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Naomi Maximen on Creating Naomi Sadé and Inclusive Makeup

Naomi Maximen Worked at Some of the Top Makeup Counters in London — Now She Has Her Own Inclusive Line

Too often, the best beauty stories go Untold, solely based on a person's skin colour, religion, gender expression, disability, or socioeconomic status. Here, we're passing the mic to some of the most ambitious and talented voices in the industry so they can share, in their own words, the remarkable story of how they came to be — and how they're using beauty to change the world for the better. Up next: Naomi Maximen, founder of vegan and cruelty-free makeup brand Naomi Sadé London.

I've always been interested in beauty. Growing up my mum tried to start her own beauty brand with some friends, but it didn't work out as it was really expensive and she was a single mum and everything. But she always looked super glam; going to Tesco she'd always have her hair done, her makeup done. So I think that's why I got into beauty. However, I massively fell in love with it when I started at university because that's when I was able to come into my own, being out with friends and stuff, and I had cash and could experiment with different things. I kind of became the go-to girl at my uni for doing people's makeup. Whenever there was an event or a wedding or a party, I'd always do people's makeup. So I was like, hold on, I could do freelance work.

I started doing freelance makeup and then when I graduated — I studied business economics at university — my dad was like, "OK, you need to stop this makeup thing now and get a proper job and work in the city like me." But that was just not what I wanted to do at all. So I continued to freelance and then I was approached by Estée Lauder to work with them. I don't know if they still do it, but back then you could be a mobile beauty assistant for the Estée Lauder companies, so you get trained by the education team on all the brands and then you get to work across them. So I was doing that all over London, but primarily Central London, working for brands like Crème de la Mer, Bobbi Brown, Aveda, and Origins.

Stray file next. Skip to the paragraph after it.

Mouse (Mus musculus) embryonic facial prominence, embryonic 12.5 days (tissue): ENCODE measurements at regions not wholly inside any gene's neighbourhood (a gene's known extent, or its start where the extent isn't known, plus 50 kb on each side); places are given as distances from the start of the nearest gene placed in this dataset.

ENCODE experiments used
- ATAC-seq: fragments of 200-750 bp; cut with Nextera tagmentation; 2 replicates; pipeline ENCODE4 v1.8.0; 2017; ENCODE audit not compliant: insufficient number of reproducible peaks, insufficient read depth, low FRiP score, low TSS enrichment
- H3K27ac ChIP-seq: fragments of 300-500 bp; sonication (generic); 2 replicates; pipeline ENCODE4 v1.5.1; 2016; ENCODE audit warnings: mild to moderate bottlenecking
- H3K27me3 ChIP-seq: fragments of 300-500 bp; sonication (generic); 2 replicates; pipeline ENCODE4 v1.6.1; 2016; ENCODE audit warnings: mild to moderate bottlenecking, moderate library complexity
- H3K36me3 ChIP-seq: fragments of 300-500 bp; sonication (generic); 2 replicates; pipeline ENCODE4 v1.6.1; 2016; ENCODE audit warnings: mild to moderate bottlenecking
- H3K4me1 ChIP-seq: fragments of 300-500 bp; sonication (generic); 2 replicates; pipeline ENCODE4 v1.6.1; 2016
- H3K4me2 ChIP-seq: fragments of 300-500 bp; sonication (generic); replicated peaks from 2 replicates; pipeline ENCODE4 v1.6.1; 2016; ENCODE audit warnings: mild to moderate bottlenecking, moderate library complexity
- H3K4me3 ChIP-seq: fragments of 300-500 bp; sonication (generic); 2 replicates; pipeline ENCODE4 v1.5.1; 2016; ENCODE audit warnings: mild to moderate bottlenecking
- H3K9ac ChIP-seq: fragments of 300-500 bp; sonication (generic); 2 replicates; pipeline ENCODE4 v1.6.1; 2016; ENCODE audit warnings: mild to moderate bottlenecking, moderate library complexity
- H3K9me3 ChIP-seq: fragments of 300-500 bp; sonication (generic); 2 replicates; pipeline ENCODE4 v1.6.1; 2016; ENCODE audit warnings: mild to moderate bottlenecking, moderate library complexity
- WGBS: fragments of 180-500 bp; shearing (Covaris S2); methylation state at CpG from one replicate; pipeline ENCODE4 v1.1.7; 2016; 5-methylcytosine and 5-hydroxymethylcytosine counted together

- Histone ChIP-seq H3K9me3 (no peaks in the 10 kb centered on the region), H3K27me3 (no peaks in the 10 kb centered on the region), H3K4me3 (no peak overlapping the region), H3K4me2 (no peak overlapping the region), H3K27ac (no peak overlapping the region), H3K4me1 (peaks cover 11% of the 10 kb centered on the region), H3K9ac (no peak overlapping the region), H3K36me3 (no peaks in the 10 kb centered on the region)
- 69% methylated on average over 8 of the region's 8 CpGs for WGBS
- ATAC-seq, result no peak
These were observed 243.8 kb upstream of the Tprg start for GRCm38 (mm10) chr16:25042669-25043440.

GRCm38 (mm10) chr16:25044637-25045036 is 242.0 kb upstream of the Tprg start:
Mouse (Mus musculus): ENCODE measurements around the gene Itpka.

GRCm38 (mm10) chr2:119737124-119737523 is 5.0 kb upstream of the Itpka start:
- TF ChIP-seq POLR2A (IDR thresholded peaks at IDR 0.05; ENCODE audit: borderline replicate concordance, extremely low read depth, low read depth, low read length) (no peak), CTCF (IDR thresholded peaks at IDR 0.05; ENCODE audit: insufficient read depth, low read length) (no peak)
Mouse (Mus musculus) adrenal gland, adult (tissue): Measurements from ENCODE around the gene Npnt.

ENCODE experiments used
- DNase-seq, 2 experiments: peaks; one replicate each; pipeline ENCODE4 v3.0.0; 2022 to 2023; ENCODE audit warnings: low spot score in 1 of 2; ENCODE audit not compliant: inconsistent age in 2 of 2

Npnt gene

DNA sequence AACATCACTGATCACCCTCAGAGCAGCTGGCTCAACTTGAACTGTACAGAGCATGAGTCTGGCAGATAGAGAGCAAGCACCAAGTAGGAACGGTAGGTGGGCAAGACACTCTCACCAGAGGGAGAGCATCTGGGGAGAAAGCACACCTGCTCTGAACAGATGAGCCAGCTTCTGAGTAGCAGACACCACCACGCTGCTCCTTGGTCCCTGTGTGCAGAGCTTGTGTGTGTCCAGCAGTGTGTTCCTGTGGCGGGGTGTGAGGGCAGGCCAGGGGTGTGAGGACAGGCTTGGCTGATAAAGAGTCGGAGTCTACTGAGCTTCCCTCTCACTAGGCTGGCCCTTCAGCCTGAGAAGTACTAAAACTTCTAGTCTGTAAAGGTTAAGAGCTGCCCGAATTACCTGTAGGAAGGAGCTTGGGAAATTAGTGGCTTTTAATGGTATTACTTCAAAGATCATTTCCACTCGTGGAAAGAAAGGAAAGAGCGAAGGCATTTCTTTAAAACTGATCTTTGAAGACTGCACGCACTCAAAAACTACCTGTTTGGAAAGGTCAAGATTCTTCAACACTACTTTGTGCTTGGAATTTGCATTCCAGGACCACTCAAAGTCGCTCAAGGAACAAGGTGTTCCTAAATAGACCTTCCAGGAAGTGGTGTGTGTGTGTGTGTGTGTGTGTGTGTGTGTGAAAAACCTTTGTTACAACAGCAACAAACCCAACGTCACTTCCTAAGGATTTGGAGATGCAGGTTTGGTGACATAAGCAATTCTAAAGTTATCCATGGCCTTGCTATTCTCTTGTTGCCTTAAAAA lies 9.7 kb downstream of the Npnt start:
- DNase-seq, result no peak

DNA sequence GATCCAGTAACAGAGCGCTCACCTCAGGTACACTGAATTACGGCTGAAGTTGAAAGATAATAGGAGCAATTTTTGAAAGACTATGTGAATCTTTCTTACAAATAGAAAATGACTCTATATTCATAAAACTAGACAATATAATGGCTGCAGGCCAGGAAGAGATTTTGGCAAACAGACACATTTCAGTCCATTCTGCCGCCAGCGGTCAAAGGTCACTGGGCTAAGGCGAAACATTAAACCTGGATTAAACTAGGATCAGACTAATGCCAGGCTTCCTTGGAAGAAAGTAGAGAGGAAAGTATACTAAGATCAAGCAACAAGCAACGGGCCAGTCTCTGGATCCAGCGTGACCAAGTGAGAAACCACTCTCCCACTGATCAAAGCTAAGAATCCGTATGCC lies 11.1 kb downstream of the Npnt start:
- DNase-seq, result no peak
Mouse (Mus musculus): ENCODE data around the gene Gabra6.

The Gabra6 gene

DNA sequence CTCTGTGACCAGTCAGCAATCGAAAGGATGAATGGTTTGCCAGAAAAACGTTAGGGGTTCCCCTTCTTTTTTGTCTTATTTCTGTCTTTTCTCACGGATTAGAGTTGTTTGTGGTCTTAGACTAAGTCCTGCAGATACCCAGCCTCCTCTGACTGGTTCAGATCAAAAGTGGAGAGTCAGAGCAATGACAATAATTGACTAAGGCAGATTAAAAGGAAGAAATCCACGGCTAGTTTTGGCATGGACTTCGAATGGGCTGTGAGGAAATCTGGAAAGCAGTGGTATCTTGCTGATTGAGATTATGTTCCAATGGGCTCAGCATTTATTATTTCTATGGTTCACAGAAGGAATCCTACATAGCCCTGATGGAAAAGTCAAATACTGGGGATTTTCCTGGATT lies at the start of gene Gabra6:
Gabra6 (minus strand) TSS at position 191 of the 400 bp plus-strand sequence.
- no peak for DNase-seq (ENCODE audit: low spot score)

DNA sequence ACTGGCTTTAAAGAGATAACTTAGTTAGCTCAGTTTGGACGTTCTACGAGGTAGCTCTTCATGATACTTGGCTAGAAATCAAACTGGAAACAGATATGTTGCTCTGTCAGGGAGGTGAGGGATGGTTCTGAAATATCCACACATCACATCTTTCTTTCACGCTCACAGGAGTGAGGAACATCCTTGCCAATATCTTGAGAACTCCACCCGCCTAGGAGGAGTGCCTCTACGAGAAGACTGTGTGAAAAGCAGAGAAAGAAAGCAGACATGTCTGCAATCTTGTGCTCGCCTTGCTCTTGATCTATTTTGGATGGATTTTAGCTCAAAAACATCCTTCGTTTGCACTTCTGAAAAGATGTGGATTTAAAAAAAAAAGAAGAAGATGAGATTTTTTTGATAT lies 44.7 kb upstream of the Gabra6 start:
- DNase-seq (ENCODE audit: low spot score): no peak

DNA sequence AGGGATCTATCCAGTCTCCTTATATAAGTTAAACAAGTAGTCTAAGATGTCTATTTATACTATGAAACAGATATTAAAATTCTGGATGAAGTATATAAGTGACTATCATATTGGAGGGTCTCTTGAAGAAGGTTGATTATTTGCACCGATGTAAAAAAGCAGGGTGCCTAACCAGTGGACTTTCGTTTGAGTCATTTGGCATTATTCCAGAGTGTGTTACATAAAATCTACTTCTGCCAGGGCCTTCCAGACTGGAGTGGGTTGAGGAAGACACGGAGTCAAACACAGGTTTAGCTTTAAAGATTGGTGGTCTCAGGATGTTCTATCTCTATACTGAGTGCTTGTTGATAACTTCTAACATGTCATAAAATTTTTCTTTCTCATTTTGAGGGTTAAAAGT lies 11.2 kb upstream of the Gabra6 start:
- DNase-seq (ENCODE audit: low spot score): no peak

Image Source: Naomi Sadé London

That job was was great. I made some really good connections and I got to play with makeup all day and get paid for it — it was amazing! Then I joined Clinique and I was there full-time. While I was there, that's when I realised that I could do more. I wanted to have my own counter, because by the end I had kind of been stepping on my manager's toes a bit. So we sat down and had a conversation and I talked about my goals, but unfortunately there weren't any manager roles at that time. Then an opportunity came up for me as an assistant store manager at The Body Shop, so I joined and that was difficult at first. I was really young and had to manage people in their 40s and they were like, "Who are you? You've just come in here." But towards the end, I really enjoyed it.

At The Body Shop, together my manager and I brought our store into the top 50 stores [in the United Kingdom], which at L'Oréal is a big thing because then your store gets more funding, you can hire more staff, and you get exclusive products. So I was there for just under a year and again, similar to last time, I wanted more; I wanted to [manage] my own store. So I had a conversation with my new manager and she said they'd help me look for something but there was nothing for me at the time because The Body Shop is amazing and nobody ever wants to leave!

Then I joined Lancôme, where I stayed for three years, and I really enjoyed that. I had a great relationship with my area manager and because she saw that I enjoyed training and doing makeup — it just came really natural to me — she was like, "Why don't you be an education executive for the area?" So I ended up going around training people, and I made up little module courses, and I was training counter managers on how to run successful accounts and stuff like that. After a while though, I wanted to go into head office, I wanted more, but again there was nothing for me at the time. They were really sad to see me go and they helped me look for something, which was very sweet.

Image Source: Naomi Sadé London